Interview with L. Darby Gibbs

Where did you grow up, and how did this influence your writing?
My family moved around so much, crossing the country three times by the time I was seven, so I am influenced by several parts of the U.S. I lived my early years in New England and almost as long in southern California as a teenager. Then I moved north with my husband and lived in the Northwest for several years. All of these places influence my writing. I love the woods of New England and the mountains of the northwest. I have many memories of New York City and can see myself building a story that could live in that city of abundant life. The rigor of the eastern seaboard and its puritan ethic is embedded in my psyche, and the relaxation and slow warmth of the west coast demands I look about myself and examine the world.
When did you first start writing?
I think every author writes at a very young age. I know I was telling stories as soon as I could talk. Words fascinated me from the beginning. I have loved to read since my elementary years. But I realized writing was important to me when I was in my teens. I wrote poetry all the time then, but never considered my writing to be professional. I felt that truly fine writing came with age and experience, and I didn't expect to become a "writer" until I had gathered enough material and skill. That kind of expression came in my thirties.
What's the story behind your latest book?
I love ornery characters that challenge others to have backbone, to move forward in life when challenges hit hard, to think things through. Mick and Emily, a husband and wife team, are introduced in the first book, In Times Passed. They have a lot of influence on the other characters, but the two are not the main characters. In Time on My Hands, Mick and Emily are front and center learning the ropes of living in a time more than two hundred years ahead of their own. They are also learning the art of the Jump and moving about in time trying to find a niche to call their own. Their strong characters carry them through the rough spots as they work to solve the mysterious disappearance of a man they never met who is important to the family and friends who live in the 2280s. Much of my father is in the character Mick. They both are sensitive, demanding men. Emily is what I imagine my maternal grandmother would have been like had I known her. She died just before I was born. But my father spoke of her often, a strong woman and a gentle lady.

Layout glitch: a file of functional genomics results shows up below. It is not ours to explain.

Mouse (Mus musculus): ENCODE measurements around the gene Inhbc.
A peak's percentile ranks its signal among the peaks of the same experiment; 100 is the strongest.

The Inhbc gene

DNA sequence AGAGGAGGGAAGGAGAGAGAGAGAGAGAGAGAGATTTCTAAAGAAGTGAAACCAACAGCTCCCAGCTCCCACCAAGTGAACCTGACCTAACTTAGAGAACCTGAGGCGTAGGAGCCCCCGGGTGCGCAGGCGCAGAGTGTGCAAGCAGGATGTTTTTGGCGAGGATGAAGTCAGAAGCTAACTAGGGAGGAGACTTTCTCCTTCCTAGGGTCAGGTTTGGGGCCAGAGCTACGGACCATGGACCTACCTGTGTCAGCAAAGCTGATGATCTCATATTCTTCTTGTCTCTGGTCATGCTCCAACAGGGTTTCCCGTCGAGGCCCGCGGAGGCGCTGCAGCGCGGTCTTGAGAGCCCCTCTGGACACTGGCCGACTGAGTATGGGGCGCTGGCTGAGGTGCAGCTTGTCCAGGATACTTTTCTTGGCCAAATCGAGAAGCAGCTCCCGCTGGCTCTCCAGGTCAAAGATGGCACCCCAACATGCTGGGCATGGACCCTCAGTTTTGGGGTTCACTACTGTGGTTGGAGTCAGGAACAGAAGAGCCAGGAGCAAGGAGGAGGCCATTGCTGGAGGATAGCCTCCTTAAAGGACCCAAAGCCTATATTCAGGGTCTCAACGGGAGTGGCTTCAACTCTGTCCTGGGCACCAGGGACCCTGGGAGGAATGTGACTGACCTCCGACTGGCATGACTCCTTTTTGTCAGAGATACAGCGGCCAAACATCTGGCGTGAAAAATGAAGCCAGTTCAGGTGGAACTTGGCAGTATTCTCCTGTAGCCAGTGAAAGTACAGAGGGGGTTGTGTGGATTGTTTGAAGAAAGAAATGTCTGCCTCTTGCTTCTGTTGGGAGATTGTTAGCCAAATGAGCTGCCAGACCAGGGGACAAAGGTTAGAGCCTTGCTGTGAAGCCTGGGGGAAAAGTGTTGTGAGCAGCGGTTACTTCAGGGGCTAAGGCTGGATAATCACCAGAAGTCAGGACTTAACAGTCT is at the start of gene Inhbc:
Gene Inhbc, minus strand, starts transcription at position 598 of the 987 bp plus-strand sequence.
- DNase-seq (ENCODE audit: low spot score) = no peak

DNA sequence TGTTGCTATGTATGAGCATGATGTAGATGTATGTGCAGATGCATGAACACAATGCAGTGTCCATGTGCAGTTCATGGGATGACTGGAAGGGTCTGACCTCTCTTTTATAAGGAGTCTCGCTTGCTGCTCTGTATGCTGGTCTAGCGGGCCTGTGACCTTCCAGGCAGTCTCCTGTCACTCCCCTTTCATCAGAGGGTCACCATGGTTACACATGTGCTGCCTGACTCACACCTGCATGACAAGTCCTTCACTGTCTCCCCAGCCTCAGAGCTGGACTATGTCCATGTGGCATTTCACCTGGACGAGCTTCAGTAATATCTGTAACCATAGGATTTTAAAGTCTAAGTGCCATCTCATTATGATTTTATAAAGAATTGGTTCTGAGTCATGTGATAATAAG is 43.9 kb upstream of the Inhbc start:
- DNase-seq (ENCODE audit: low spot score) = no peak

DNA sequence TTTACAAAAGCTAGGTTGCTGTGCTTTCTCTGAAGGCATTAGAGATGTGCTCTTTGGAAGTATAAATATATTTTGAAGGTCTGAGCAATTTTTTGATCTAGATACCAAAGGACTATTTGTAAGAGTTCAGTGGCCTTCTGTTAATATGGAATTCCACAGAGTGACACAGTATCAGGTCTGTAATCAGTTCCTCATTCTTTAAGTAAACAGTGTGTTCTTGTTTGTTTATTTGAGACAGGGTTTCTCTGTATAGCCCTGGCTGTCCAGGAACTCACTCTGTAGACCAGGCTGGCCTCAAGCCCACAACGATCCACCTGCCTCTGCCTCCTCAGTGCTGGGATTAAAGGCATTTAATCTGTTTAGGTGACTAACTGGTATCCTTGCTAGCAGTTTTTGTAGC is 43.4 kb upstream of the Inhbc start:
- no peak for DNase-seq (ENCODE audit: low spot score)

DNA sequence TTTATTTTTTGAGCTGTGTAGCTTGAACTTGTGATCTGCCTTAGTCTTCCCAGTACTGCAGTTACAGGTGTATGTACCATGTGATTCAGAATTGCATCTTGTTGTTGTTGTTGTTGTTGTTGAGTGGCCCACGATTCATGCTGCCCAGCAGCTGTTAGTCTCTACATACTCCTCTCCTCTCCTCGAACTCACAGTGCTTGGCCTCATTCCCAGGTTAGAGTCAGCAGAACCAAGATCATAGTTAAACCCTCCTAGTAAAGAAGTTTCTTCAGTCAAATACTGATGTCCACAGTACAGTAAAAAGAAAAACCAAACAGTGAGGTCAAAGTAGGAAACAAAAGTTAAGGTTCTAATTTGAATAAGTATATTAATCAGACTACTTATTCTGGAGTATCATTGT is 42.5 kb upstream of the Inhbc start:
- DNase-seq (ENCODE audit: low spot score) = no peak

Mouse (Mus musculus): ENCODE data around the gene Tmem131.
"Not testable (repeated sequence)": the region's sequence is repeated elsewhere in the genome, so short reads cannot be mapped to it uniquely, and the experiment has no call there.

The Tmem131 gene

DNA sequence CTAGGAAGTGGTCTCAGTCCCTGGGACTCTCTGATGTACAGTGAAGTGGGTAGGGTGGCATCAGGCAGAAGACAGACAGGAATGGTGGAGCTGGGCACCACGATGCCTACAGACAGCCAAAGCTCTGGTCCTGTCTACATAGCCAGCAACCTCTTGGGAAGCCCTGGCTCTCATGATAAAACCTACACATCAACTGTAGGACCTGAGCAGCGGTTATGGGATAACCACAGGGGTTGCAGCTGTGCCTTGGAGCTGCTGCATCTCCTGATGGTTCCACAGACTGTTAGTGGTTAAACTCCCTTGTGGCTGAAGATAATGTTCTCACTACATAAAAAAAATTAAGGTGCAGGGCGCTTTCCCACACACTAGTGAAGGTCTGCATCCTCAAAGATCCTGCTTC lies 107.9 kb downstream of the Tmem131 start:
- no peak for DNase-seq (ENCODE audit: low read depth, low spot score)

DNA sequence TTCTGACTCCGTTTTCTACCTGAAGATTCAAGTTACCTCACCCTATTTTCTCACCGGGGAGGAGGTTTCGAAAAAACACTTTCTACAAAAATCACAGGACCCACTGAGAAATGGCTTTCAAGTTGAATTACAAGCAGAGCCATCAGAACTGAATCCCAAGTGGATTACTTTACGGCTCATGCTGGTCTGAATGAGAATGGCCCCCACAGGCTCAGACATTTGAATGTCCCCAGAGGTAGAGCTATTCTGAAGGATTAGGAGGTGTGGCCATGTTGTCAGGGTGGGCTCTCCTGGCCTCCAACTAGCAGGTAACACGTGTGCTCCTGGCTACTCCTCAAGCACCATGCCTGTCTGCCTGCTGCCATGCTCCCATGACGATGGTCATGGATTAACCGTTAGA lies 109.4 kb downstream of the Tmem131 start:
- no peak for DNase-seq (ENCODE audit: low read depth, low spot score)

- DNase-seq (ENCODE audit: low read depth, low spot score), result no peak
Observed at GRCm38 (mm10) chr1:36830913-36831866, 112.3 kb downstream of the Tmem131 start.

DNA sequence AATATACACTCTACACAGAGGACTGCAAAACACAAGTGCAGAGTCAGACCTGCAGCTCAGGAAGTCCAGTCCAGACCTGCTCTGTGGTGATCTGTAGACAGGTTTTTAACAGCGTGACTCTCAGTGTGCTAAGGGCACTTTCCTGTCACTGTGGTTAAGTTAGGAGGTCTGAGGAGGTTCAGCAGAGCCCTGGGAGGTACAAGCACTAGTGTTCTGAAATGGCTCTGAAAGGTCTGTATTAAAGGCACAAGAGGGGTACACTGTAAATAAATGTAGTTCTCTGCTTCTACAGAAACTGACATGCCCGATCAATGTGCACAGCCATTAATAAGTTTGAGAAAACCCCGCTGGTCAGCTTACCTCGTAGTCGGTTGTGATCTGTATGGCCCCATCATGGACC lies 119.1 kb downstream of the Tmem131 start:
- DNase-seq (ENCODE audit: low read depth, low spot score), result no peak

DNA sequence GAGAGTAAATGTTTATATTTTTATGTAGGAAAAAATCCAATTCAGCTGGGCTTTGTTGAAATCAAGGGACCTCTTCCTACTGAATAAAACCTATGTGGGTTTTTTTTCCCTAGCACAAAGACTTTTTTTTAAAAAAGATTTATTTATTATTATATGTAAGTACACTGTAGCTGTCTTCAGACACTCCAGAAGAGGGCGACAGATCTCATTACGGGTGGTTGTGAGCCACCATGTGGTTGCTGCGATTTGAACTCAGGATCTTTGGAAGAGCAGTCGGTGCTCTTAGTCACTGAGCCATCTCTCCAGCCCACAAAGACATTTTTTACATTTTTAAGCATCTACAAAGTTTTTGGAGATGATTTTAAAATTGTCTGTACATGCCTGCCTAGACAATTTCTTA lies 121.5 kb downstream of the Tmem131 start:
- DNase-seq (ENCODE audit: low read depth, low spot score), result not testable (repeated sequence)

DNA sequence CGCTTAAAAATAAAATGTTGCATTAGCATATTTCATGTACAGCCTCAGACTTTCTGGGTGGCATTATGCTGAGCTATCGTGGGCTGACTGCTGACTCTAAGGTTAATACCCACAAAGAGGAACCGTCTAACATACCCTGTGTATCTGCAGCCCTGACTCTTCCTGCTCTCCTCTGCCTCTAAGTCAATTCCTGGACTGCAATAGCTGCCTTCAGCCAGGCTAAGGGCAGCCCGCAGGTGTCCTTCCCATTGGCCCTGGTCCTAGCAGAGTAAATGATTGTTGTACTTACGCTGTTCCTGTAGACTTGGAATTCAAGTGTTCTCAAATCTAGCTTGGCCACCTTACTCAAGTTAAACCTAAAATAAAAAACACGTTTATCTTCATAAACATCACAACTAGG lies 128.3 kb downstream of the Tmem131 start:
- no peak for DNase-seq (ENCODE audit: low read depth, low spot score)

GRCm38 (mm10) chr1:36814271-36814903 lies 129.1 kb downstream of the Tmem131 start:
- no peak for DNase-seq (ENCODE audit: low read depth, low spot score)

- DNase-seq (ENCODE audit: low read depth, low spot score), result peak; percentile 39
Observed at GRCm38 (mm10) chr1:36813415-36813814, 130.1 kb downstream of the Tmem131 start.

What motivated you to become an indie author?
Several things motivated me to become an indie writer: uncertainty, control, ease, desire, turning 50 years old. I am a quiet person, once very shy, and I could always talk myself out of attempting to publish my work. I like to do things myself. It gives me pleasure but also provides the means for me to take responsibility for how things turn out. I don't like having bad results that are the cause of someone else's poor effort. If I fail, it should be because of my actions. So when indie publishing arrived, it seemed designed just for me. I can control the production, the product and the marketing of that product. It is easy if one is willing to follow good advice and follow it down to the smallest detail. Indie publishing fulfills my desire to put my stories out there for others to enjoy. And then I turned 50 and realized, I had better get hopping on publishing, one way or the other. My books were sitting in my computer, so with no excuses to fall back on, I became an indie author.
How has Smashwords contributed to your success?
Smashwords is designed with the independent author in mind. It supports the writer with clear advice about how to prepare the manuscript for publishing, but Smashwords doesn't stop there. It offers marketing guidance, contacts for cover design, editing, formatting, etc.; nothing is left for the author to struggle with but his or her own writing. There is a community of writers that now fit in this indie publishing geography, and we help each other. I mentioned before that I was once very shy, and I still approach interaction slowly. Smashwords gives the most reticent author no excuse. Encouragement is part of their publishing practice. Who wouldn't feel comfortable when authors are helping authors, when the philosophy is about publishing, not about the business of me making profit from your sweat. Does Smashwords profit from my effort, certainly, and they should, but Smashwords makes sure I profit, too, and at full value.